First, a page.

Strengthening the Army Reserve
BY ARMY PUBLIC AFFAIRS
© 2016 FrontLine Defence (Vol 13, No 3)

By the end of 2017, the Canadian Army (CA) Reserve will be stronger, prouder and even more ready. Achieving this goal by strengthening the Army Reserve will require the leadership of all 17 Army Reserve Sergeants Major and a total team effort, according to Chief Warrant Officer Kent Clapham, who was appointed Army Reserve Sergeant Major in September 2015.

To create an opportunity to pinpoint “some tangible products from the group discussions that we can use to help Chief of Staff Army Reserve and the Reserve community en masse in strengthening the Army Reserve,” CWO Clapham organized a weekend conference in April 2016.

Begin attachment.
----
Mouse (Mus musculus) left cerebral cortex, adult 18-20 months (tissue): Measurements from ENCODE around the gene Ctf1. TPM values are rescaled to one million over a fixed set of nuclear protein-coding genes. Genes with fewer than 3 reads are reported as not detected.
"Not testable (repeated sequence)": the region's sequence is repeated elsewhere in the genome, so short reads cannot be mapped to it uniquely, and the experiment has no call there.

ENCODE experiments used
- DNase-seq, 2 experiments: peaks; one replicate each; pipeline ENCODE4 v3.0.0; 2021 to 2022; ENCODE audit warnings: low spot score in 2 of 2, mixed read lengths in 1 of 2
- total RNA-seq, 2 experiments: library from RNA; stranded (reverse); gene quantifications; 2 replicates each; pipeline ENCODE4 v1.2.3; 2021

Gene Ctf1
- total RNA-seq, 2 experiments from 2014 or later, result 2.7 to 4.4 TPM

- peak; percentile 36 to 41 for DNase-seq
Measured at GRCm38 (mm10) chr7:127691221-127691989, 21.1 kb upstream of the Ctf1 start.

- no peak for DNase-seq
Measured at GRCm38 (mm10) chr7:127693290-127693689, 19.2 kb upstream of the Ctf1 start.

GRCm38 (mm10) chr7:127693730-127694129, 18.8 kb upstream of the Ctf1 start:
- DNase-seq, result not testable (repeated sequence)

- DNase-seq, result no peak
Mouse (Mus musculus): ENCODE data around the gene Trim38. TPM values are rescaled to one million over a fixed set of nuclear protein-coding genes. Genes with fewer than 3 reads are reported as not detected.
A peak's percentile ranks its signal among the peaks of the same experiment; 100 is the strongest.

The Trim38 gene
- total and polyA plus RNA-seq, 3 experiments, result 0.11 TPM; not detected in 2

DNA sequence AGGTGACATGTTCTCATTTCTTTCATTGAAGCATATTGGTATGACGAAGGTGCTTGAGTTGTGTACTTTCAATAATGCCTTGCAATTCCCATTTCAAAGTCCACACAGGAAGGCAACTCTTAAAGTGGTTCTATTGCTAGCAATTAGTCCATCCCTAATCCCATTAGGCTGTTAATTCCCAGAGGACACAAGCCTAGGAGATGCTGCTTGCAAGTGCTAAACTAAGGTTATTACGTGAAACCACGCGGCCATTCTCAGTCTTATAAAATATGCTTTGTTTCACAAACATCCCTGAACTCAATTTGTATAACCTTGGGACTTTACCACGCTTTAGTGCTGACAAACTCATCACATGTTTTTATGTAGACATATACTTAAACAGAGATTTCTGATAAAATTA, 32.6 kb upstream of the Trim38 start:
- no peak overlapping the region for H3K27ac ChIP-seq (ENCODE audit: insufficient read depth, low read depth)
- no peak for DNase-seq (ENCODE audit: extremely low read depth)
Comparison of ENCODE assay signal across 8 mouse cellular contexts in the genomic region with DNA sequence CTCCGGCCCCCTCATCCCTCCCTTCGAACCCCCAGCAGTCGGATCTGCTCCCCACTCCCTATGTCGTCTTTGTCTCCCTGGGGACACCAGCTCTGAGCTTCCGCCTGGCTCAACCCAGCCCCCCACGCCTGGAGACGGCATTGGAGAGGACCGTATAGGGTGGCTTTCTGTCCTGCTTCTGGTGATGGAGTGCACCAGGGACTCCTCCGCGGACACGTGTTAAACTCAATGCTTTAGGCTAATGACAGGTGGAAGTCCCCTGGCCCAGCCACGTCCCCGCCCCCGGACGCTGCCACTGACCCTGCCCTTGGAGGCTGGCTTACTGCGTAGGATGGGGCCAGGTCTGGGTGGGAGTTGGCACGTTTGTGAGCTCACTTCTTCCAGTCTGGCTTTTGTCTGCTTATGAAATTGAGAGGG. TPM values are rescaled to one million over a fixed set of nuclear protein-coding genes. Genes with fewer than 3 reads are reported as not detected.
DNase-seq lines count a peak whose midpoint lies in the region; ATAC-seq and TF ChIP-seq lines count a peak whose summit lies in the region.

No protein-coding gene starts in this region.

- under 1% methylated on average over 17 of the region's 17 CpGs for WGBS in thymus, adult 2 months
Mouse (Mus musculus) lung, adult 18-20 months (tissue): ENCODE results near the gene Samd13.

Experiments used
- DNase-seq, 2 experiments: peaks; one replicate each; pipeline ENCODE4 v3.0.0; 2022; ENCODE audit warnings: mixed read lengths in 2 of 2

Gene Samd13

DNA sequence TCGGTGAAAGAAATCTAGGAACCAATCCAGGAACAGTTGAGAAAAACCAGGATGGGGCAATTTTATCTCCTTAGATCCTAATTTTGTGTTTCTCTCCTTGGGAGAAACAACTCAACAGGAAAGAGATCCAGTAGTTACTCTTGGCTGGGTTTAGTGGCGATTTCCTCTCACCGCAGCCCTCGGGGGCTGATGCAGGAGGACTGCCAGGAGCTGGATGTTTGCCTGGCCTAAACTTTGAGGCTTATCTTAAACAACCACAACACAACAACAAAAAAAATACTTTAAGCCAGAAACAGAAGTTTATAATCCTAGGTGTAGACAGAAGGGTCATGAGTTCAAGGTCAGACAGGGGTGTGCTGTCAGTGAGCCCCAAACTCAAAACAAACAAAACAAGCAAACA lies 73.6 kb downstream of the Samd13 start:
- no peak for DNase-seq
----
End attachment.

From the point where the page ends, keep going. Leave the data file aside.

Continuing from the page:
Army Reserve Sergeants Major Chief Warrant Officers attend a conference focused on strengthening the Army Reserve (left to right): Albert Boucher, 38 CBG SM; Bruno Gilbert, 35 CBG SM; Philippe Chevalier, 34 CBG RSM; Denis Lessard, CA Res NCM PD; Sean Parker, 39 CBG Res SM; David Ellyatt, 4 Div Res SM; Daniel Murphy, 37 CBG SM; Peter Andrews, CADTC Res SM Andrews; Kent Clapham, A Res SM; Carol Jalbert, 2 Div Res SM; Mike Egan, 36 CBG SM; Derek Munroe, 33 CBG Res SM; Brian Talty, 41 CBG SM; Steve Manny, 2 Div Res SM; Grant Lawson, 32 CBG SM; and Sean Wilkins, 31 CBG SM.    ©DND: Sgt Dwayne Janes, Army PA

The Chief of Staff Army Reserve Brigadier-General Rob Roy MacKenzie and Army Sergeant Major Chief Warrant Officer Alain Guimond were key speakers at the event, which was attended by the full force of Canadian Army Reserve Sergeants Major.

The three major topics of discussion at the conference were aimed at improving current Reserve numbers. They include:

  • Improving career management to address Reservists’ double professional lives.
  • Developing Reserve exit surveys to help retain trained soldiers.